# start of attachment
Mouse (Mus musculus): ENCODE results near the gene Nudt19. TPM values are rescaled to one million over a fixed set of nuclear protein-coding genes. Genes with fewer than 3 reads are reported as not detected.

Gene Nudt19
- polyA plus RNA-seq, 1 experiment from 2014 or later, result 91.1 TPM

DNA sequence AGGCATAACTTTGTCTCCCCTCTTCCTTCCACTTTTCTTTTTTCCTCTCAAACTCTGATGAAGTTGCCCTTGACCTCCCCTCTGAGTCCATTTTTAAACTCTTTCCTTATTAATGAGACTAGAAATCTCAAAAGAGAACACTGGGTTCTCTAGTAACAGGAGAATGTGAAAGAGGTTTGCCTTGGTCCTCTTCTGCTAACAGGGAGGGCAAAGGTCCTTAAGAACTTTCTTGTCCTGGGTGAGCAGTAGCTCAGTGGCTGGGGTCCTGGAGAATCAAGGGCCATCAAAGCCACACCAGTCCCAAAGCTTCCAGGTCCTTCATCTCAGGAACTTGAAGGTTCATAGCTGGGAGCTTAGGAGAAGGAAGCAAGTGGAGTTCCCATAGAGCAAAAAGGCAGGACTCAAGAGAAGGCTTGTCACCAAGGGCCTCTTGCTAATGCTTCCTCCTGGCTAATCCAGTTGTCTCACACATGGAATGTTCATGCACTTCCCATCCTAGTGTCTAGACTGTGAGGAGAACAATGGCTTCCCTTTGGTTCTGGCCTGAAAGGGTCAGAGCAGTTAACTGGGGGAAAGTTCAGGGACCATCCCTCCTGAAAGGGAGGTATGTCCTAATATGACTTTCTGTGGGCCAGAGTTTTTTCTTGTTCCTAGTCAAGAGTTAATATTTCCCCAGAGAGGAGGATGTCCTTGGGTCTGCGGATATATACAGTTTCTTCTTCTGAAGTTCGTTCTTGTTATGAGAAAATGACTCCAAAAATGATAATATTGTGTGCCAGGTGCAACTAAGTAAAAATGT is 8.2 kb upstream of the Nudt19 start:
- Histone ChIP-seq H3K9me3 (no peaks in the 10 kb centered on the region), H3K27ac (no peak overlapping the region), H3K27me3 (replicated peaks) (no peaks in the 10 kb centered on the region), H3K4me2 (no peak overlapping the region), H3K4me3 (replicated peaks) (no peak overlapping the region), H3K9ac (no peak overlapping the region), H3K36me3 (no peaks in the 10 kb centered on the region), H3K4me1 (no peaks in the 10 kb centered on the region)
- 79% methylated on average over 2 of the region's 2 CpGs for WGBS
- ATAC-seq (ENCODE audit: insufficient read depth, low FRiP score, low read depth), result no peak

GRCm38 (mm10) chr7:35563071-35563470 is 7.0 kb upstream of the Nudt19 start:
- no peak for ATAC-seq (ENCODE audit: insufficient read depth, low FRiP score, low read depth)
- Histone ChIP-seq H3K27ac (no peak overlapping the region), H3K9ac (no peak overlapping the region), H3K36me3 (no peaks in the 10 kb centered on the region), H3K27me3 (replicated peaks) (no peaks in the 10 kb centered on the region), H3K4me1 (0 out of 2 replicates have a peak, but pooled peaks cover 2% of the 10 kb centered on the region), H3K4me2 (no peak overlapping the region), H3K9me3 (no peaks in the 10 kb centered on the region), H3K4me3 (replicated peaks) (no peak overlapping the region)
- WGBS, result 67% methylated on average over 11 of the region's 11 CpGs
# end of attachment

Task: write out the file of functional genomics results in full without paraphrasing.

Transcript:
Mouse (Mus musculus): ENCODE results near the gene Nudt19. TPM values are rescaled to one million over a fixed set of nuclear protein-coding genes. Genes with fewer than 3 reads are reported as not detected.

Gene Nudt19
- polyA plus RNA-seq, 1 experiment from 2014 or later, result 91.1 TPM

DNA sequence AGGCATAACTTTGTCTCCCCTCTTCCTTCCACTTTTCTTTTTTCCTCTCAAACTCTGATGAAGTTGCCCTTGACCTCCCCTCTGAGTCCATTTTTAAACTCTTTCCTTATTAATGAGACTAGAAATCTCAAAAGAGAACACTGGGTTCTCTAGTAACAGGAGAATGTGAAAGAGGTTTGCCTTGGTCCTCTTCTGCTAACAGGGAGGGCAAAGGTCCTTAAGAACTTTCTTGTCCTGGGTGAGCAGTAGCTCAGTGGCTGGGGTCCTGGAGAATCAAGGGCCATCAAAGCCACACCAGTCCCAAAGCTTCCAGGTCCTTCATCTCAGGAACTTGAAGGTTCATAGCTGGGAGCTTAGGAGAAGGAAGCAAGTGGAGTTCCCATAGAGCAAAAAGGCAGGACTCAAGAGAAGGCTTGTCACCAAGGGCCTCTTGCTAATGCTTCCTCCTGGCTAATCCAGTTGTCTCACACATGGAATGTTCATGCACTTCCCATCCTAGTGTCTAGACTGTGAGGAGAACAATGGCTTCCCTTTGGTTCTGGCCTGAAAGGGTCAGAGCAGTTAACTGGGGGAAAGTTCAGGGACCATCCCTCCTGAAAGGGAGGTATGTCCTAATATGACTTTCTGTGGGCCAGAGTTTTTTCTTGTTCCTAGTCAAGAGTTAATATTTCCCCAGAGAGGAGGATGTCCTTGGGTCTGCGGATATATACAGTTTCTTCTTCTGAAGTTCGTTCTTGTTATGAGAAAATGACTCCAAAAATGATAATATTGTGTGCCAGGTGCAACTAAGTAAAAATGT is 8.2 kb upstream of the Nudt19 start:
- Histone ChIP-seq H3K9me3 (no peaks in the 10 kb centered on the region), H3K27ac (no peak overlapping the region), H3K27me3 (replicated peaks) (no peaks in the 10 kb centered on the region), H3K4me2 (no peak overlapping the region), H3K4me3 (replicated peaks) (no peak overlapping the region), H3K9ac (no peak overlapping the region), H3K36me3 (no peaks in the 10 kb centered on the region), H3K4me1 (no peaks in the 10 kb centered on the region)
- 79% methylated on average over 2 of the region's 2 CpGs for WGBS
- ATAC-seq (ENCODE audit: insufficient read depth, low FRiP score, low read depth), result no peak

GRCm38 (mm10) chr7:35563071-35563470 is 7.0 kb upstream of the Nudt19 start:
- no peak for ATAC-seq (ENCODE audit: insufficient read depth, low FRiP score, low read depth)
- Histone ChIP-seq H3K27ac (no peak overlapping the region), H3K9ac (no peak overlapping the region), H3K36me3 (no peaks in the 10 kb centered on the region), H3K27me3 (replicated peaks) (no peaks in the 10 kb centered on the region), H3K4me1 (0 out of 2 replicates have a peak, but pooled peaks cover 2% of the 10 kb centered on the region), H3K4me2 (no peak overlapping the region), H3K9me3 (no peaks in the 10 kb centered on the region), H3K4me3 (replicated peaks) (no peak overlapping the region)
- WGBS, result 67% methylated on average over 11 of the region's 11 CpGs